These stretchy Morse code bracelets are easy to make and fun to customize! Made from seed beads and stretchy cord. Make a stack to wear today!
You might also like our easy friendship bracelets, our acrylic dog tag necklaces, or our rainbow yarn keychains! Click here for all of my YW camp craft ideas!
Watch our step by step video!
Morse code bracelets are so cute and colorful. The girls at church wanted a boot camp theme for Young Women camp this year so we are making Morse code bracelets and stamped dog tag necklaces for our two main crafts.
These bracelets are easy to make and come together quickly! With just a few supplies you’ll be on your way. I made sure to buy plenty of boxes of beads so that every girl could go home with a stack of bracelets. These make great gifts, too!
The ones that I have spell out LOVE, SHINE, and CREATE.
There are many ways to make Morse code bracelets, but I think this way is the easiest. Stretchy cording and seed beads. Simple, simple, simple.
DIY Morse Code Bracelet Supplies
(Scroll to the end of the post for a step-by-step tutorial, and make sure to watch our video for the best visual tutorial.)
3mm Seed Beads
You can use any kind of bead that you’d like, but I love these cute seed beads. They come in 2mm, 3mm, and 4mm. I used the 3mm size.
Tip: If you’re making these with a group, and need to make calculations on how many boxes to buy, you’ll need 13 beads for every inch of the bracelet. I calculated that the average bracelet is around 7″ long so I’d need about 100 beads per bracelet. Each box has around 8000 beads so each box will make 80 bracelets, assuming every color is used evenly. I bought a couple of extra boxes of beads to make sure we had lots of every color.
Not all stretch cording is made equal. I like Stretch Magic because it’s easy to tie and the knots stay well. It’s also super stretchy, much better than the free rolls that sometimes come with beads. You can use the 0.5mm or 0.7mm thickness.
Tip for cutting the right length: Measure around your wrist and add 12″. You can also cut an 18″ piece, which is a great all-around length with plenty of room to string the beads and secure the ends in a knot. Simply cut the extra off later.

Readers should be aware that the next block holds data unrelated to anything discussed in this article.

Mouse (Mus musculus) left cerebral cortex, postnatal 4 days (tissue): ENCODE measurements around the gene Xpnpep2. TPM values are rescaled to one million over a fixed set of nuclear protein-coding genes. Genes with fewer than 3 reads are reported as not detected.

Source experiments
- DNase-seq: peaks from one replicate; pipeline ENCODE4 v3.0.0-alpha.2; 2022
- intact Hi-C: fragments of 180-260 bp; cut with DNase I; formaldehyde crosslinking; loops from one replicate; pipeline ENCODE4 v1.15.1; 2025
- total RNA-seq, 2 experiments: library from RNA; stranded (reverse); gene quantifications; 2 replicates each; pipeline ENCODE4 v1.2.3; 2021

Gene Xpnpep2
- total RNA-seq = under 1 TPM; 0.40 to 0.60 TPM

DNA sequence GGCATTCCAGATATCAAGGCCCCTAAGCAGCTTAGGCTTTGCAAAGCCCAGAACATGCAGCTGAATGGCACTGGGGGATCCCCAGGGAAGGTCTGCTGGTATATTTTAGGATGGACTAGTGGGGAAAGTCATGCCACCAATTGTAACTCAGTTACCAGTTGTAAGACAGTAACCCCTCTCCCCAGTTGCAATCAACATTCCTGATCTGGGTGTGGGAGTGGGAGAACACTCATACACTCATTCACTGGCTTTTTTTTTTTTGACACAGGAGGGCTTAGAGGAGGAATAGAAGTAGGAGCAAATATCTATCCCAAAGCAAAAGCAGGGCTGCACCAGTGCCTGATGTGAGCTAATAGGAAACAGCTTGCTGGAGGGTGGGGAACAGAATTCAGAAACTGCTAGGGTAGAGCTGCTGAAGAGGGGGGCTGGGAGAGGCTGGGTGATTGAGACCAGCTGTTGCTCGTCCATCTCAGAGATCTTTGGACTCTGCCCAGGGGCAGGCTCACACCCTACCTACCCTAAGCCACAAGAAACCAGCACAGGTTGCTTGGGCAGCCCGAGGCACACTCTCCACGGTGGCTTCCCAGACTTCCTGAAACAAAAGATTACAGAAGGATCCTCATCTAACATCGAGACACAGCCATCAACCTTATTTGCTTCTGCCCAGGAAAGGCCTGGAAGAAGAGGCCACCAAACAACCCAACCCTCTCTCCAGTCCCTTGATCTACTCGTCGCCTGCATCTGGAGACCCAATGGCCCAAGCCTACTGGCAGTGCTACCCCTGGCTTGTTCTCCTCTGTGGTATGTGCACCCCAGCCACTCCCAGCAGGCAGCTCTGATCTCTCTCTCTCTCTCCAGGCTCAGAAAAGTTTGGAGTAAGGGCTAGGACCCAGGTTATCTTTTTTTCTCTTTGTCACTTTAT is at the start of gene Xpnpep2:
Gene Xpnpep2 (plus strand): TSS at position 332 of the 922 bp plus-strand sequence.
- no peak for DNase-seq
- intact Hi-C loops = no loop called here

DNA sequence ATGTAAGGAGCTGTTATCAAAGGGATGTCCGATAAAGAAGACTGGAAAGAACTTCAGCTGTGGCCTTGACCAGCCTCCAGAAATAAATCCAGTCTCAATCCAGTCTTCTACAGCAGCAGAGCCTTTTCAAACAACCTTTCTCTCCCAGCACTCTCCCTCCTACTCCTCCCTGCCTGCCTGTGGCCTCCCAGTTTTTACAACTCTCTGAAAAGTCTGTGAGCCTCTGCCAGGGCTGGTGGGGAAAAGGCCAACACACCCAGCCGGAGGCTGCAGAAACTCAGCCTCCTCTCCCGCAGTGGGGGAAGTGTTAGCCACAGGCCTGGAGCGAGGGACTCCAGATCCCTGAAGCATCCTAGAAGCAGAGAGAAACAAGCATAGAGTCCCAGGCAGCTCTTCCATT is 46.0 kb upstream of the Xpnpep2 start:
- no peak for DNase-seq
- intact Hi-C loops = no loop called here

(Source: Radio Society of Great Britain)
Morse Code Chart
This chart prints 4 to a page and comes in very handy! Click here to print.
Scissors, masking tape, clear nail polish, or E6000 glue.
How To Use Beads for Morse Code
Morse code is made up of dots and dashes and there are so many ways to create messages using beads. Here are the two that I came up with:
1: In the top photo, I used single beads for the dots and double beads for the dashes. The dots and dashes were all the same color (blue) and I separated each character with a white bead.
2: In the second photo, I used two different colors. 1 blue bead for each dot and 3 green beads for each dash. I separated each letter with a white bead.
Whatever you do, just make sure to be consistent. That’s the trick to being able to decipher the letters later on.
DIY Stretchy Morse Code Bracelets Tutorial
Stretchy Morse Code Bracelets
- Morse code chart (click to print)
- 18" piece 0.7mm Stretch Magic Cord
- 3 mm seed beads
- masking tape
- clear nail polish or E6000 glue
- Print off the Morse code chart (it prints 4 to a page so it's great to use for group crafts).
- You can use any kind of bead that you'd like. I like 3mm seed beads.
- There are quite a few ways that you can create your Morse code pattern: You can use a single bead for the dots and double beads for the dashes with a contrasting bead as a spacer in between each character.Another way is to select two colors and use one color for the dots and the second color for the dashes with a spacer bead between each letter instead of each character.Whatever you choose to do, just make sure that you are consistent.
- Cut an 18" piece of Stretch Magic clear elastic cording. Tape the left end to your work surface with a piece of masking tape.String the beads onto the cording.Once you've finished spelling out your word, add beads on both sides until desired bracelet size is achieved.
- Tie a few knots to secure the bracelet. There are many ways to do this. You can watch my video for a better visual on how I tie my knot. Secure the knot with a dab of clear nail polish or glue and let dry.
- Continue to make bracelets until you have a colorful stack to wear!
- Give each person a paper plate to work on. If the beads spill they won't go all over the table or floor.
- 18" is a good all-around length for the stretchy cording. You can also measure around your wrist and add 12". This allows for plenty of wiggle room to string the beads and tie a knot.
- Use nail polish to secure the knot (it dries faster than glue).
- Have index cards and paper out so that they can lay out their beads before stringing them (optional).
- Have an adult tie the knots if making these with tweens.
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